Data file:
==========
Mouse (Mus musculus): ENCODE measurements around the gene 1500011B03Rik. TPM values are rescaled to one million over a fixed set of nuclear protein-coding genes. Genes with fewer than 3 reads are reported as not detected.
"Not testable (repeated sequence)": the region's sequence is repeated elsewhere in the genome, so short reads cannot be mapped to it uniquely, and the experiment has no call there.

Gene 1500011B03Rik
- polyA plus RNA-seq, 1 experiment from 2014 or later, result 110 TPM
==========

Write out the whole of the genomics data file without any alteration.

Mouse (Mus musculus): ENCODE measurements around the gene 1500011B03Rik. TPM values are rescaled to one million over a fixed set of nuclear protein-coding genes. Genes with fewer than 3 reads are reported as not detected.
"Not testable (repeated sequence)": the region's sequence is repeated elsewhere in the genome, so short reads cannot be mapped to it uniquely, and the experiment has no call there.

Gene 1500011B03Rik
- polyA plus RNA-seq, 1 experiment from 2014 or later, result 110 TPM